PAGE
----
Indonesian coffee aroma delights envoys’ wives

 29 Nov 2017 - 2:00

Indonesian coffee aroma delights envoys’ wives
The wives of ambassadors from Asian and European embassies as well as expatriates from various countries sample various Indonesian coffees at the event .

The Peninsula

The wives of ambassadors from Asian and European embassies as well as expatriates from various countries have sampled various Indonesian coffees including one of the most expensive coffees in the world.
The coffee tasting was led by Chairperson of Dharma Wanita Persatuan of Indonesia Embassy (Indonesian Women Organisation of Embassy), Andi Una at the Indonesian Ambassador residence recently in Doha.
Indonesian Ambassador to Qatar, Air Marshal (Ret) Muhammad Basri Sidehabi, praised the role and contribution of the Indonesian women through their activities promoting Indonesian beverages particularly coffee. It is to support the mission of the Indonesian Embassy as a part of multi track diplomacy in Qatar.
According to Una, the event was organised to strengthen cooperation among various embassies and expatriates particularly from Asean member countries.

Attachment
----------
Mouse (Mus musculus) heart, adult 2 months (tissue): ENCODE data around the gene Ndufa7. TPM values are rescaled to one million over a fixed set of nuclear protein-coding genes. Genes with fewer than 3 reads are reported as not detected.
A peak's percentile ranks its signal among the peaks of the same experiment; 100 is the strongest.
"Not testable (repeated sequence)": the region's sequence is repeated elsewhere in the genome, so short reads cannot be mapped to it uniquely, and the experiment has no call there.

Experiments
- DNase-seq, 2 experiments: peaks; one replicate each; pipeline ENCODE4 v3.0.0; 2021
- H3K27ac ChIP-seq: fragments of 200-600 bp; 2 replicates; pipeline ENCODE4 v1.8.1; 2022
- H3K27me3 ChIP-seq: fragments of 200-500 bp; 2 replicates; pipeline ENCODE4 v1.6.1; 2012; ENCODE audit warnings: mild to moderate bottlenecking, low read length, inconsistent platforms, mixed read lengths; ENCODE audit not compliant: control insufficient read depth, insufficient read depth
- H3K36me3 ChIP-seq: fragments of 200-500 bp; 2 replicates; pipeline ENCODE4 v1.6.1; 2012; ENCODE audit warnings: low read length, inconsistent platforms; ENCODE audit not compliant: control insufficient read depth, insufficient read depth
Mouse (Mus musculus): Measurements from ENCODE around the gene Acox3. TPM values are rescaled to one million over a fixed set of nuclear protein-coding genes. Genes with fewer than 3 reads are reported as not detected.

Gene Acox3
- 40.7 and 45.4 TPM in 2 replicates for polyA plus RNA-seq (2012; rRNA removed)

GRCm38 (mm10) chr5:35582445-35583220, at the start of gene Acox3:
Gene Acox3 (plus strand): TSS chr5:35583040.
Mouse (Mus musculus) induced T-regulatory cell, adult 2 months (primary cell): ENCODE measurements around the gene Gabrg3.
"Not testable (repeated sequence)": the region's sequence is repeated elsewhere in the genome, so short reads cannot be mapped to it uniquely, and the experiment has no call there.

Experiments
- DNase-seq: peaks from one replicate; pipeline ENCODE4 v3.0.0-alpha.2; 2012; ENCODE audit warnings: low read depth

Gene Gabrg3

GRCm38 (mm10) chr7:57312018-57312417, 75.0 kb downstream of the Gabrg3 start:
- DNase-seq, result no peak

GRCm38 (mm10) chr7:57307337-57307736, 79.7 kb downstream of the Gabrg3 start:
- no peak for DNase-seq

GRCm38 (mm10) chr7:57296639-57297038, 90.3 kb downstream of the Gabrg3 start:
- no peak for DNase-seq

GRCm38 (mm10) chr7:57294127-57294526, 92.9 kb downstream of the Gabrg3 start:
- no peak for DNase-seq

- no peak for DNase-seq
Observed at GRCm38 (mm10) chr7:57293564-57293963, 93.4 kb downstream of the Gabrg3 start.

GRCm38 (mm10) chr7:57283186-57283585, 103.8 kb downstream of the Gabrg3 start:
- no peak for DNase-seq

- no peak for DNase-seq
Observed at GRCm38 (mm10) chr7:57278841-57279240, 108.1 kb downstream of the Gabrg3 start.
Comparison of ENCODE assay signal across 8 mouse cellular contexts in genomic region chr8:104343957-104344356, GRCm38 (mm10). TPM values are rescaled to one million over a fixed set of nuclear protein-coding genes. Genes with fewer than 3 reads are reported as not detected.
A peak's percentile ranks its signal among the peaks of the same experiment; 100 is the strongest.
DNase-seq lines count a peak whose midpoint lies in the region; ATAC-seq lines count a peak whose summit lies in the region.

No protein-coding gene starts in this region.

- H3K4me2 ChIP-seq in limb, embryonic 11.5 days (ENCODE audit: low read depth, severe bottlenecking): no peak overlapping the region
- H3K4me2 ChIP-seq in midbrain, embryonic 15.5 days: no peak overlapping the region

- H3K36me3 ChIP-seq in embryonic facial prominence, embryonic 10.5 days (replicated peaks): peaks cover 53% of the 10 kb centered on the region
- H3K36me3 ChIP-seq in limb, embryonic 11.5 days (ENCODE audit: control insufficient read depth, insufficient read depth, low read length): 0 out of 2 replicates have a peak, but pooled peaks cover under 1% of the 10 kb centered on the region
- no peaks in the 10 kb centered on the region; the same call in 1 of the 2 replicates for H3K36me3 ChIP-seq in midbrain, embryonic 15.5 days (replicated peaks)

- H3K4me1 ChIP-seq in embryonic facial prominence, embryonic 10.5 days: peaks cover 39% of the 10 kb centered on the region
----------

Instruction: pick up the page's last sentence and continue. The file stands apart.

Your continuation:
The event aimed not only to share Indonesian coffee to the envoys’ wives but also as part of strengthening the cuisine diplomacy to fill their spare time.
“It is a socio-cultural activity to promote friendship while learning,” said Una.
Una also introduced one of the well-known Indonesian coffee, Kopi luwak or civet coffee. It is a kind of coffee that includes part-digested coffee cherries eaten and defecated by the Asian palm civet. Producers of the coffee beans argue that the process may improve coffee through two mechanisms, selection and digestion. Selection occurs if the civets choose to eat cherries. Digestive mechanisms may improve the flavour profile of the coffee beans that have been eaten. The civet eats the cherries for the fleshy pulp, then in the digestive tract, fermentation occurs.  According Indonesian expatriate who is also coffee specialist, Keke, although Kopi Luwak is a form of processing rather than a variety of coffee, it has been called one of the most expensive coffees in the world. The retail prices may reach up to €550 /US$700 per kilogram. Kopi luwak is produced mainly on the islands of Sumatra, Java, Bali and Sulawesi in the Indonesian Archipelago.